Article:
Every year, the cyber attack vector continues to grow, bringing about new threats and concerns. The ever-evolving cybercrime landscape means security systems, technologies and processes require continuous modernization to keep up. Fortunately, cybersecurity companies are updating their technologies to help match the threat landscape, and 2019 was one of the best years on record for cybersecurity innovation. Here are some of 2019’s best cyber advances that will help companies implement stronger malware detection, endpoint security and other types of threat protection.
Although Artificial Intelligence (AI) is a broad term, its use in cybersecurity applications has seen exponential growth in the past year. More specifically, cybersecurity AI has seen advancements in Deep Learning, a subset of Machine Learning and AI. Although Machine Learning and Deep Learning are both very complex systems, the simplest distinction between the two has to do with their required inputs. Machine Learning algorithms need structured data and human input to learn. Deep Learning algorithms, on the other hand, rely on layers of artificial neural networks, which do not require manual input and are structured to learn similarly to the human brain.
In 2019, cybersecurity AI continued its expansion from Machine Learning to more advanced techniques in Deep Learning that are better suited for the large, complex data sets found in malware detection, endpoint security and breach detection software. The transition from Machine Learning to Deep Learning will prove to be essential because Deep Learning, unlike Machine Learning, can detect unknown attacks, isn’t susceptible to human error and can analyze a file of any size. This transition will help to detect attacks before they happen, as Deep Learning deciphers between helpful and harmful software’s and neutralizes threats.
Although AI has many benefits, it can also be incredibly dangerous when used in the wrong ways. In the years to come, cyber criminals could use AI techniques to infiltrate previously unsuspecting industries, such as auto and biotech, to execute attacks on unmanned vehicles and stored DNA code. To help stop these attacks, enterprises must correctly implement AI as only a part of their cybersecurity solutions instead of relying on it as a sole line of defense. Having a comprehensive approach to cybersecurity is the most important way to stop cyber attacks.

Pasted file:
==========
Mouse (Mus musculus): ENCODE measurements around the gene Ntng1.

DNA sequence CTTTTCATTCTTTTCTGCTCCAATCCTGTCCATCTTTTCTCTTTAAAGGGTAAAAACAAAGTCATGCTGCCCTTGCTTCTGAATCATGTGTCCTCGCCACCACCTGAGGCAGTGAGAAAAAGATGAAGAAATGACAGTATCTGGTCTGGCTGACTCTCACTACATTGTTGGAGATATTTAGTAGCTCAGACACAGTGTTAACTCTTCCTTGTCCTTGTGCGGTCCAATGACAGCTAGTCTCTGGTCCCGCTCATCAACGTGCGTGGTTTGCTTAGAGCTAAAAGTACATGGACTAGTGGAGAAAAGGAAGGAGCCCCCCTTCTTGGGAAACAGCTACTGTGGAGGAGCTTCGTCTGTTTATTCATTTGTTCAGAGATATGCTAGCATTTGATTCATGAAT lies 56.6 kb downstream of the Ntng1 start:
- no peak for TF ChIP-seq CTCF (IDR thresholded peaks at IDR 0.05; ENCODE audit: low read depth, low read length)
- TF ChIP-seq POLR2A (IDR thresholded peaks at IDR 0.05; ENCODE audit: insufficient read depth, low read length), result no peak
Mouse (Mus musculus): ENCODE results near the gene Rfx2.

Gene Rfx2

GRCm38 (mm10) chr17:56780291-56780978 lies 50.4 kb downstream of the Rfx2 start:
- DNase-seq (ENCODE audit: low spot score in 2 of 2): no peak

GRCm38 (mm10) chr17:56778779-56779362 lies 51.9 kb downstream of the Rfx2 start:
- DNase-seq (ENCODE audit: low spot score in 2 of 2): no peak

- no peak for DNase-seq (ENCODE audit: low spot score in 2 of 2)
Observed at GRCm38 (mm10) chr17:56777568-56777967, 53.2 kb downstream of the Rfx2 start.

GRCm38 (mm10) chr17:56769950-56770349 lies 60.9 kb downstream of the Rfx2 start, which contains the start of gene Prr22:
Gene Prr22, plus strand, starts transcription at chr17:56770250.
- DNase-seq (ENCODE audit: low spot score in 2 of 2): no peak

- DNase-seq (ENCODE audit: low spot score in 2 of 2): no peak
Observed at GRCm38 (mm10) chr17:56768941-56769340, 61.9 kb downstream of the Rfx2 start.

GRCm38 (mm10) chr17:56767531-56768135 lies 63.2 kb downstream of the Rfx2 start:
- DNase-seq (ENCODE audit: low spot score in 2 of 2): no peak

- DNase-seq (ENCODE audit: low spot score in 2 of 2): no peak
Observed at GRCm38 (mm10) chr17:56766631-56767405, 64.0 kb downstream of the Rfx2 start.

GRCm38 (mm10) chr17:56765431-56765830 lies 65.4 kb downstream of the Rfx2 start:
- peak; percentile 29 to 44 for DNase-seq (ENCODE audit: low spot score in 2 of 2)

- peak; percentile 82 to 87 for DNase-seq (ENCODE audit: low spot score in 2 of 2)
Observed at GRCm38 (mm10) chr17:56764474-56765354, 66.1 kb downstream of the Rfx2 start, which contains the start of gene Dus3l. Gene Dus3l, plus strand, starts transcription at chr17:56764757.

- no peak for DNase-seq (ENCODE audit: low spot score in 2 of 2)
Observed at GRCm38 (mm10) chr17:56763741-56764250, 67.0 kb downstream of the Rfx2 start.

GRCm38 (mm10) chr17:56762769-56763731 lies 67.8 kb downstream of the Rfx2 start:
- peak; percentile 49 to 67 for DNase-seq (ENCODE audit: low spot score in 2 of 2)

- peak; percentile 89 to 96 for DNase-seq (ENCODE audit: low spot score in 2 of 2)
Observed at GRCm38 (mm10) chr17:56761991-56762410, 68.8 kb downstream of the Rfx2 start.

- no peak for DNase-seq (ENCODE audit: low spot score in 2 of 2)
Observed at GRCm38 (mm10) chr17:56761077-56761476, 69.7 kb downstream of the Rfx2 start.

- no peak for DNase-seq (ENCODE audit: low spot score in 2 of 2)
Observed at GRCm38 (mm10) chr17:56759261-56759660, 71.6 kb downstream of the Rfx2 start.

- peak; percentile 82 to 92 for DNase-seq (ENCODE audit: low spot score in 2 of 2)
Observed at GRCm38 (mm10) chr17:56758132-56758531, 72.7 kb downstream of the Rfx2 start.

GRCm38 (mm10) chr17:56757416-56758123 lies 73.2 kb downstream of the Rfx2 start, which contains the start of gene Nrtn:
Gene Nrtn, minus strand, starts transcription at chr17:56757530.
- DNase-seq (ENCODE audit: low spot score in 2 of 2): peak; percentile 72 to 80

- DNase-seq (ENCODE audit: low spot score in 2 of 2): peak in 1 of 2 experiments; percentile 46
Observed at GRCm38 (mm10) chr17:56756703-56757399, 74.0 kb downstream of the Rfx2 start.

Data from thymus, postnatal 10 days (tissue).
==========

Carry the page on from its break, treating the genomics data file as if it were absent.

In 2019, the cybersecurity landscape also saw major interest gravitate towards Zero Trust, which is the practice of not trusting anything attempting to connect to an enterprise’s systems. This transition means the days of “trust, but verify” are moving towards “always verify.” When it comes to Zero Trust privileged access management, there are many verification steps that can be employed such as multi-factor authentication, biometrics and behavioral analytics. At the very least, Zero Trust privileged access management should have authentication keys such as network credentials, external tokens and biometrics. Although former privileged access management solutions worked well protecting against yesterday’s cyber landscape, companies can no longer rely on a shared account protected by a traditional character password. As cyber threats continue to progress, enterprises must remain one step ahead.
Historically, user behavior has been one of the biggest blind spots in the middle of the attack vector. User Behavior Analytics (UBA), a practice of EDR that is often employed in Zero Trust efforts, has been instrumental in filling-in the missing links in the network security chain. Using big data analytics, UBA identifies abnormal user behavior and shuts out users who seem to be behaving anomalously in a network. Even if an enterprise isn’t under cyber attack, UBA is still a great EDR tool for identifying weak links in company security as a way to help educate employees on how to improve their security methods and procedures. As threats continue to increase both internally and externally, UBA will become a necessary part of everyday cybersecurity protocols.
2019 was a great year for advancements in cybersecurity technology. The progress in network protection developed in 2019 will have a major effect on the cybersecurity landscape of 2020. Although Deep Learning, Zero Trust privileged access management and UBA all have very promising futures, cyber criminals are constantly working to outmatch the latest technology. As these cyber threats continue to evolve, 2020 will require additional innovation.
Interested in learning more about the 2020 attack vector? Read this blog post on how to prepare for the newest cyberthreats.